The imperial and post-imperial periods[change | change source]
Historical records of ancient Tamil rulers have been destroyed on purpose. Only later pallava period is mentioned during the 6th century, they became powerful after they drove the kalapirars. Later The Pallavas also encouraged the worship of Shiva and Vishnu; and built large temples.
In the 9th century, the Cholas and the Pandyas defeated Pallavas. By the 10th century, the Cholas had established a big empire, covering most of south India and Sri Lanka. They had a strong navy, That reached Thailand, Burma and Sumatra. They also had a strong trading links with China. By the 12th – 13th centuries, the power of the Cholas had declined. For some time, Pandyas became powerful. However, by that time Muslim rulers invaded Tamil lands. The Pandya dynasty came to an end by the 16th century.
Over a period of time, western parts of Tamil lands were developing in a separate manner. By the 13th century, the Cholas and the Pandyas had lost control over these areas. The people living there developed their own language and culture. By the 15th century they had a separate language, Malayalam language, now the language of the Indian state of Kerala.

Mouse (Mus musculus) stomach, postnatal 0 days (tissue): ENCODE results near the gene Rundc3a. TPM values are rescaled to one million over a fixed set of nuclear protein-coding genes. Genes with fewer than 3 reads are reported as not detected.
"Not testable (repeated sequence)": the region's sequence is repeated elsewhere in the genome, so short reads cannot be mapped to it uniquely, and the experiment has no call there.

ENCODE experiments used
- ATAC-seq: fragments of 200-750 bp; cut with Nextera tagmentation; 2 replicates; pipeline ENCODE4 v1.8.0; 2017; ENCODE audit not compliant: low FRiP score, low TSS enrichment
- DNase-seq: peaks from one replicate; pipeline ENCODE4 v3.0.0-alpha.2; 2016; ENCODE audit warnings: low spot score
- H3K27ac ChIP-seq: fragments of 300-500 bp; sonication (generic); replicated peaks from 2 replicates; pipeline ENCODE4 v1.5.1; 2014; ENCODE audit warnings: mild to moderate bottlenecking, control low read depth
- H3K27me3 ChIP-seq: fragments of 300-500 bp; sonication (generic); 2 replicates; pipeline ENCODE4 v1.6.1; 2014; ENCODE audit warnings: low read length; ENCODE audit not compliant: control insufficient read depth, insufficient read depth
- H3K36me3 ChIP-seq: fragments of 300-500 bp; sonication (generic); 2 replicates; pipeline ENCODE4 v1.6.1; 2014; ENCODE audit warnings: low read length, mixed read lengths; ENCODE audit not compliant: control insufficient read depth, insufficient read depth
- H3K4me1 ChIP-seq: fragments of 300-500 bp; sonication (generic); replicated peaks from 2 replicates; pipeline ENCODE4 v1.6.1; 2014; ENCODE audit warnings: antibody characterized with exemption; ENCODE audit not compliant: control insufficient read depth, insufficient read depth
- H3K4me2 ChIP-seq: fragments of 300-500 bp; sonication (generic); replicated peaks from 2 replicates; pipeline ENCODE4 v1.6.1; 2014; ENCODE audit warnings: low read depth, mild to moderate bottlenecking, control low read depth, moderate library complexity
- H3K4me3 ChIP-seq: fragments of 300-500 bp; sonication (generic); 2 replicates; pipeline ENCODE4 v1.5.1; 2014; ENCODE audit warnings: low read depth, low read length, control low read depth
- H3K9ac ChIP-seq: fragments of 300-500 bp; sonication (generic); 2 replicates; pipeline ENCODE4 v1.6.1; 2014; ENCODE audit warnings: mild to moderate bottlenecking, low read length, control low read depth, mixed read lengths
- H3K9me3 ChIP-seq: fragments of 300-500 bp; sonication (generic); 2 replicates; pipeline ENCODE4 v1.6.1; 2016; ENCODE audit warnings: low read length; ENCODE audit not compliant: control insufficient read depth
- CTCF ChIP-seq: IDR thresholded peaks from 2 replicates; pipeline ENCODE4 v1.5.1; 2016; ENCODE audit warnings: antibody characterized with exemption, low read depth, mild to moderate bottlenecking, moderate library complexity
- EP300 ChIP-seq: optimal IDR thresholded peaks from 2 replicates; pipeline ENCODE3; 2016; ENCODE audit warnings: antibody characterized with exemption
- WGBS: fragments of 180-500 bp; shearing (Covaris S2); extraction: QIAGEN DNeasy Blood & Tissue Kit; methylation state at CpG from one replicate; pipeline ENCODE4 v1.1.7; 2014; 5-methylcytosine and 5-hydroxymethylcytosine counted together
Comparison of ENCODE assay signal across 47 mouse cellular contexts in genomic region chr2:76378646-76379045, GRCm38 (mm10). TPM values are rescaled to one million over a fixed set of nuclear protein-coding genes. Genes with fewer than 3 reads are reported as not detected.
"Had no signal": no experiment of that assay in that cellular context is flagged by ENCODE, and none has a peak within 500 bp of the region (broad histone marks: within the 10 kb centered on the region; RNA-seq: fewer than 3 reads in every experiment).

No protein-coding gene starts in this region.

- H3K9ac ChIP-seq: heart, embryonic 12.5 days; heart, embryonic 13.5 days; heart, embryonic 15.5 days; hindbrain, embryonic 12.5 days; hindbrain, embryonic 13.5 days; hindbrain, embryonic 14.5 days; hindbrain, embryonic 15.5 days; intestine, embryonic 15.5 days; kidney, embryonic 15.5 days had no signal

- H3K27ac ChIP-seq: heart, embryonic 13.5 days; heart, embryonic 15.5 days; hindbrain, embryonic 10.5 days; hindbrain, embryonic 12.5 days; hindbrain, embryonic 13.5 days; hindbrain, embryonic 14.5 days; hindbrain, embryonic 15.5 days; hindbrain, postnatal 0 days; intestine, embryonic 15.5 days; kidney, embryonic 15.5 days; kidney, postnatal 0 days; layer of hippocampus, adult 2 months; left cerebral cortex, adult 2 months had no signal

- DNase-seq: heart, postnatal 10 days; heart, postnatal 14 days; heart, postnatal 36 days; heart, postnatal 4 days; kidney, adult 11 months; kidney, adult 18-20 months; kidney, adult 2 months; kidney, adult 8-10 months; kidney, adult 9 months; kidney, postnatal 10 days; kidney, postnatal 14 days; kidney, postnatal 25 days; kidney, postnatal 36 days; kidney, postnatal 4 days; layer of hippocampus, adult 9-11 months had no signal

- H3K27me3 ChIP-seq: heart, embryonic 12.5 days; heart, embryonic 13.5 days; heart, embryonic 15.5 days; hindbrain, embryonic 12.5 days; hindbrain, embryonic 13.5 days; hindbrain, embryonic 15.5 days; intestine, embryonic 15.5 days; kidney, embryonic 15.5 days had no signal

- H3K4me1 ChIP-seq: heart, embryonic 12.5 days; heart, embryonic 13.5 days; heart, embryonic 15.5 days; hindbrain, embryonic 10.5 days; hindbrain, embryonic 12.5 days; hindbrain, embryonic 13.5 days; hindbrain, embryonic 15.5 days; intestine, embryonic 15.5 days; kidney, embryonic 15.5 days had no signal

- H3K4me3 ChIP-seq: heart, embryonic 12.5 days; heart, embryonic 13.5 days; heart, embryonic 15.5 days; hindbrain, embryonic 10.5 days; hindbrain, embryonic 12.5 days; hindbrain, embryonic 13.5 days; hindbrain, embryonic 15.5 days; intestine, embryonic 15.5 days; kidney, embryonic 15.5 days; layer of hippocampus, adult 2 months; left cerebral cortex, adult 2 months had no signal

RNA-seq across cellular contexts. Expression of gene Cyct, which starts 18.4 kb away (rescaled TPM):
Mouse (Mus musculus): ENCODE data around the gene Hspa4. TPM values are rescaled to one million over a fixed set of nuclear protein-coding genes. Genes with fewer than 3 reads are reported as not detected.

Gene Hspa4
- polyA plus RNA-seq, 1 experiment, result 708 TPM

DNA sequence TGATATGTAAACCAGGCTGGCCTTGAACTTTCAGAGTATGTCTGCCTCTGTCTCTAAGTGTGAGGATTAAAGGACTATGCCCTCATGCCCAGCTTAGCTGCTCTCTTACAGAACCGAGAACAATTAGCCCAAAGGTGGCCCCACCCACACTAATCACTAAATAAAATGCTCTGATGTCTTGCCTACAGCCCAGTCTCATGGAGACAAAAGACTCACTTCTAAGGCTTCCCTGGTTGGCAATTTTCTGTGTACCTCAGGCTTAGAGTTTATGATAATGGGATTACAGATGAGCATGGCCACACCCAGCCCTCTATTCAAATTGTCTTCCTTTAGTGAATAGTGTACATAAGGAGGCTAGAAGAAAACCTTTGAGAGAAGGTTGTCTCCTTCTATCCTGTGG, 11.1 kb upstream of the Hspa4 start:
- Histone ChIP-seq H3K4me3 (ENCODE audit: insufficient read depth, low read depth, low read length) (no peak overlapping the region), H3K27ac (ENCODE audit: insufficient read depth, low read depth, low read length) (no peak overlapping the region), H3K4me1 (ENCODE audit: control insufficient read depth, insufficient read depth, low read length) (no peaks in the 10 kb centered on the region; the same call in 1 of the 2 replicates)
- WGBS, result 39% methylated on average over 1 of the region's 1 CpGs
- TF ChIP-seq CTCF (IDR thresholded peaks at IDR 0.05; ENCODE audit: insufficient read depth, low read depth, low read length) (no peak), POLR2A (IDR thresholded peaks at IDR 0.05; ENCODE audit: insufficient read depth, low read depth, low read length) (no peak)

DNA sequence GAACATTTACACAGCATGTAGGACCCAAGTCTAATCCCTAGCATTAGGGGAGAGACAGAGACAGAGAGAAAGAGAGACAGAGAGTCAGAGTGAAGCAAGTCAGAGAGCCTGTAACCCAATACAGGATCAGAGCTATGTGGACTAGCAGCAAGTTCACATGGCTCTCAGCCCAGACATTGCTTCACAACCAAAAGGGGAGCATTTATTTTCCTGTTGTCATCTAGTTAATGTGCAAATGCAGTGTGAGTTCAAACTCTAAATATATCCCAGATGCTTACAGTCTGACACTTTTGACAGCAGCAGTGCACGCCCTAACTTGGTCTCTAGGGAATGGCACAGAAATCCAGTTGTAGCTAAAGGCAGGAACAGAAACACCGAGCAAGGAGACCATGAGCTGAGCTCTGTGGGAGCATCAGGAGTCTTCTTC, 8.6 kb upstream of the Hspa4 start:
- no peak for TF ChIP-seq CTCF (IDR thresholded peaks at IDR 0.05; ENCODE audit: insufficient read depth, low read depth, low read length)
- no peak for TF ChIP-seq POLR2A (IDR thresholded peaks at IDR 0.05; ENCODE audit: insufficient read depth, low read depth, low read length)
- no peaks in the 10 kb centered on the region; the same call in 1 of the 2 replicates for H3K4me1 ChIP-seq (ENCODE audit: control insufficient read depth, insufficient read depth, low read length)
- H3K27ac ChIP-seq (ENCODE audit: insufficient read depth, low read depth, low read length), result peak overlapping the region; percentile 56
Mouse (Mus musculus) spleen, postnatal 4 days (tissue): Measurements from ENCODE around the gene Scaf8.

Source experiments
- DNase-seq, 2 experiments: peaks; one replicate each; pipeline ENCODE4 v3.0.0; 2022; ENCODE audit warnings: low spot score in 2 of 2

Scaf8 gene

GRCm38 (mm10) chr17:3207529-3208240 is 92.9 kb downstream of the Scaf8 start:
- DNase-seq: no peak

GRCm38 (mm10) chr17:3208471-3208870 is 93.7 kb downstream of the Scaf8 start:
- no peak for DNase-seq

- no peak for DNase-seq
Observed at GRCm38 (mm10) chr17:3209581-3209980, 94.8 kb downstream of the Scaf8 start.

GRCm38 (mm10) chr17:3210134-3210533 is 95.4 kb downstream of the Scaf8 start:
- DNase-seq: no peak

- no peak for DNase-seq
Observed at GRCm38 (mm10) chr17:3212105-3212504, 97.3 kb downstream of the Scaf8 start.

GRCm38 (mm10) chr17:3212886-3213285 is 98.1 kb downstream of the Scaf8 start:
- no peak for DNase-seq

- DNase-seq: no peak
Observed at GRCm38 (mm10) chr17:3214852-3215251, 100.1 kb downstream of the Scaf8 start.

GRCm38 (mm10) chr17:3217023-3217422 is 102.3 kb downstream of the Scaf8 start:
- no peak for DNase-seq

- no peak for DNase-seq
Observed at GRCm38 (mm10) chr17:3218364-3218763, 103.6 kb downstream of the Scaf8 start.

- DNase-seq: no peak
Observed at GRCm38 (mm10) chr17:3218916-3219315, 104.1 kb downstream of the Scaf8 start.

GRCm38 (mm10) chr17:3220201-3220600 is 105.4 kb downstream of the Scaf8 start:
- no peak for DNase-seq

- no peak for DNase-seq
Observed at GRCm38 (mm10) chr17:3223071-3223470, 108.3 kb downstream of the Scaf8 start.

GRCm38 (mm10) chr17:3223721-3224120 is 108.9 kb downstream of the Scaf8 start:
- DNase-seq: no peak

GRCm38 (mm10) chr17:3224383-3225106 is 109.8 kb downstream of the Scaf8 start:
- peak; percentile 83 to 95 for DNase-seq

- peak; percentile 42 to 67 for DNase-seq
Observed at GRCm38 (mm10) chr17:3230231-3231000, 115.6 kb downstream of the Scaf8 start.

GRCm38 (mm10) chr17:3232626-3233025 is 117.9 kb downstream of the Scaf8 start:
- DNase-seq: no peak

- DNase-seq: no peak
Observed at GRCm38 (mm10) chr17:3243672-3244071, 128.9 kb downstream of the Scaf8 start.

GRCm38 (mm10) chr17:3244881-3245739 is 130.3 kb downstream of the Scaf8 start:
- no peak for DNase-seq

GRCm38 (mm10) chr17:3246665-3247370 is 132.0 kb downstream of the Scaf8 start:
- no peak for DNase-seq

After 16th century no major rulers emerged to rule Tamil lands. But, there were many smaller local rulers. For some time, rulers from the present day Maharashtra and Andhra Pradesh also ruled over the Tamil lands. By the 17th century, Europeans from the United Kingdom, France and Denmark started to establish their settlements in Tamil lands. They fought many battles. Finally, the British won, and by the end of the 18th century, most of the Tamil lands came under the British rule.
Tamils in Sri Lanka[change | change source]
Before the deluge at about 11600 yrs, Sri Lanka was a part of Tamil Nadu and Tamil rulers of the ancient pandyas ruled this place.After deluge Sri Lanka separated from Tamil Nadu. One north Indian king of Tamil origin exiled his son Vijayan out of country for his wrongdoing Vijayan with a small troop reached Sri Lanka. The Tamil Nagas, Yakkars and vedars were the original inhabitants of Sri Lanka before Vijanyan's arrival and the land was under Pandiyan control. Pandiyan of Madurai welcomed Vijayan with good heart and facilitated his troops.He sent Tamil girls from Pandiyan kingdom to marry Vijayan and for his troops.The Tamil people ruled parts of Sri Lanka from time to time, and played important role in the ruling of Sri Lanka. In the 10th century, the Chola kings made Sri Lanka a part of their kingdom. This continued until late 11th century.
After decline of the Chola power in Sri Lanka, different rulers ruled Sri Lanka, the Arya Chakaravarthi dynasty from 1215.Thou the name says Arya chakravarthi it is a debate that their surnames says SANGILI which is a pure Tamil origin name of Tamil root. The Arya Chakaravarthi dynasty ruled over large parts of northeast Sri Lanka until 1619. By this time the Portuguese and the Dutch won many areas of Sri Lanka. However, in 1796, the British won entire Sri Lanka, Sri Lanka became part of the British Empire..